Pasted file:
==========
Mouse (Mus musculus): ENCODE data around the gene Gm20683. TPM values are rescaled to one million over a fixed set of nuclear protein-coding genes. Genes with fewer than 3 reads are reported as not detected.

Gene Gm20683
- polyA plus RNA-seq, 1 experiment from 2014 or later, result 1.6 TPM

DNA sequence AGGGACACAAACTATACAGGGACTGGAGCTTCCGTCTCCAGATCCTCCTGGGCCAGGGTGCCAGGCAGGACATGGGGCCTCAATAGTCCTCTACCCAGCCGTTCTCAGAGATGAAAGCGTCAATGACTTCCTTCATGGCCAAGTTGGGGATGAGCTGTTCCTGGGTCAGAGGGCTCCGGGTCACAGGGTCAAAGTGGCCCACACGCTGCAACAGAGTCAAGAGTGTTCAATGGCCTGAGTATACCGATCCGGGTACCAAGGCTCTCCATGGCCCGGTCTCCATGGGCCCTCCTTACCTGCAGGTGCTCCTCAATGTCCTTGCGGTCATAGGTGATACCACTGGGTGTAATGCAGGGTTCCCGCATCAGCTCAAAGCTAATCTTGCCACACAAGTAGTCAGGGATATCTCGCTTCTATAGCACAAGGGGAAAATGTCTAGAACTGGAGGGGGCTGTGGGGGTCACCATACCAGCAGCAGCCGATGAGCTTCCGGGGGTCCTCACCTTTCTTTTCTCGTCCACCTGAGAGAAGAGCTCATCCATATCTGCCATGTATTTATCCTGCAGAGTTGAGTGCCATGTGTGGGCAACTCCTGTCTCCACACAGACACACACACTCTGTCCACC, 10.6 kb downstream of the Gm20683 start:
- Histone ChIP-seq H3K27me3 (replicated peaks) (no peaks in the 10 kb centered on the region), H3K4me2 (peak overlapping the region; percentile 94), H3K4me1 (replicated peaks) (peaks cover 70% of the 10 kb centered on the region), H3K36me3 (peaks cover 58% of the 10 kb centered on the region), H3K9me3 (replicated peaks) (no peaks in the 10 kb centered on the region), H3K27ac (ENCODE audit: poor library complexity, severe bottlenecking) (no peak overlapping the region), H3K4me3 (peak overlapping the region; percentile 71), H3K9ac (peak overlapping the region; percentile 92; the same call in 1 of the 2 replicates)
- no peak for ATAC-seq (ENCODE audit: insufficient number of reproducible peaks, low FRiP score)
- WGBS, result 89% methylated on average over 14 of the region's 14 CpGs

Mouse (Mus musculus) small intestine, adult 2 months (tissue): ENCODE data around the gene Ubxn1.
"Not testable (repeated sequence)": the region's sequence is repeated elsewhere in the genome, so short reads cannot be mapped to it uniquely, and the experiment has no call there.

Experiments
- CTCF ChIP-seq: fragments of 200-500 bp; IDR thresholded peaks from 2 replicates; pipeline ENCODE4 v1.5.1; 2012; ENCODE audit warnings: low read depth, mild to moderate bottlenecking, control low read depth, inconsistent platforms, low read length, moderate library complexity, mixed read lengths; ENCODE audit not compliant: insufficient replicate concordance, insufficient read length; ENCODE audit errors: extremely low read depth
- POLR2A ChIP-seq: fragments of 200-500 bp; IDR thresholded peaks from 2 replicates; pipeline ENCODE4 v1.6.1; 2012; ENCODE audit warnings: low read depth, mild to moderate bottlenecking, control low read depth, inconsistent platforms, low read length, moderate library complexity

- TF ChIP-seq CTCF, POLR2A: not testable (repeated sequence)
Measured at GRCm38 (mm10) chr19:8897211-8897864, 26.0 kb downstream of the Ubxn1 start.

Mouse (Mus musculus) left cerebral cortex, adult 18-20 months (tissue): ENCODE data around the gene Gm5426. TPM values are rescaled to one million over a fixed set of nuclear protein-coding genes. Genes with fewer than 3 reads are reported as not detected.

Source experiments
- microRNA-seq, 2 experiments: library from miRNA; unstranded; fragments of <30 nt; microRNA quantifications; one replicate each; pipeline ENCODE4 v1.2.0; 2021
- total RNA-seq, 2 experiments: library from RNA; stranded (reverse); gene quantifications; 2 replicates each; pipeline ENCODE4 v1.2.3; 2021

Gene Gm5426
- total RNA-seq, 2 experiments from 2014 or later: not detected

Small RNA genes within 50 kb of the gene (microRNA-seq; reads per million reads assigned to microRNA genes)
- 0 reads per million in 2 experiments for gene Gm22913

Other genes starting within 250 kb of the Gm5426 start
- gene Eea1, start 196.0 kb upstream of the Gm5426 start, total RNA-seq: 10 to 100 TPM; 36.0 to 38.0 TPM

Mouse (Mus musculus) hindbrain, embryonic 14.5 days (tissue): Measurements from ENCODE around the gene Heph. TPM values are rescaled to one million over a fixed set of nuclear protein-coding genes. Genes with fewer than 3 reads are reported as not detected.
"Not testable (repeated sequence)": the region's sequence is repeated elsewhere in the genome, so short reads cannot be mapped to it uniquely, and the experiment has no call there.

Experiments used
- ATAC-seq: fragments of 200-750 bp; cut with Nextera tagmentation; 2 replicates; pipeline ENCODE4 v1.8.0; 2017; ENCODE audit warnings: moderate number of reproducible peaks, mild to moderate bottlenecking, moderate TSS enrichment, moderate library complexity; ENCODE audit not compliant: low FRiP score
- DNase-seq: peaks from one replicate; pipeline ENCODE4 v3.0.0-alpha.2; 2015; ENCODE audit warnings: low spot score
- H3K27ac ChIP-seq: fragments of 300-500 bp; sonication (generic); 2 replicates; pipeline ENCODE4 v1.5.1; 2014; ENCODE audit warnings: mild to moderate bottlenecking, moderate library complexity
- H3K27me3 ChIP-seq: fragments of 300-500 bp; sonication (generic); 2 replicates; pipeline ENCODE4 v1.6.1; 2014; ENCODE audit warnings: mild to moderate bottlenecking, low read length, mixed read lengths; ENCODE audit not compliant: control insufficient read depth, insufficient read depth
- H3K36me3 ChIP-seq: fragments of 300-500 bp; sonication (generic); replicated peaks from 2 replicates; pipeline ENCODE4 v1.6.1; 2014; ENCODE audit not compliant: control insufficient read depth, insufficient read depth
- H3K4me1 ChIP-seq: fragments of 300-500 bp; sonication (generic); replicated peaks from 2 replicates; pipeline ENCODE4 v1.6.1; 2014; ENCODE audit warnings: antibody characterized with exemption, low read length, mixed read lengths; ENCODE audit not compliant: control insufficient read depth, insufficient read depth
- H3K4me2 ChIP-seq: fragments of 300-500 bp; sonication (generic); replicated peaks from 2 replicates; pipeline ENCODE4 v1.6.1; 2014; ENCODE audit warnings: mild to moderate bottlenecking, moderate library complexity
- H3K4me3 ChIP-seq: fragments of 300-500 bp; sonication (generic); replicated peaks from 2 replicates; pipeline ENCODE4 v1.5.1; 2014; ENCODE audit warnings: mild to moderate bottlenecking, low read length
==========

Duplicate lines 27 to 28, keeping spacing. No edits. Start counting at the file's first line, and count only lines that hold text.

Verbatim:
Experiments used
- ATAC-seq: fragments of 200-750 bp; cut with Nextera tagmentation; 2 replicates; pipeline ENCODE4 v1.8.0; 2017; ENCODE audit warnings: moderate number of reproducible peaks, mild to moderate bottlenecking, moderate TSS enrichment, moderate library complexity; ENCODE audit not compliant: low FRiP score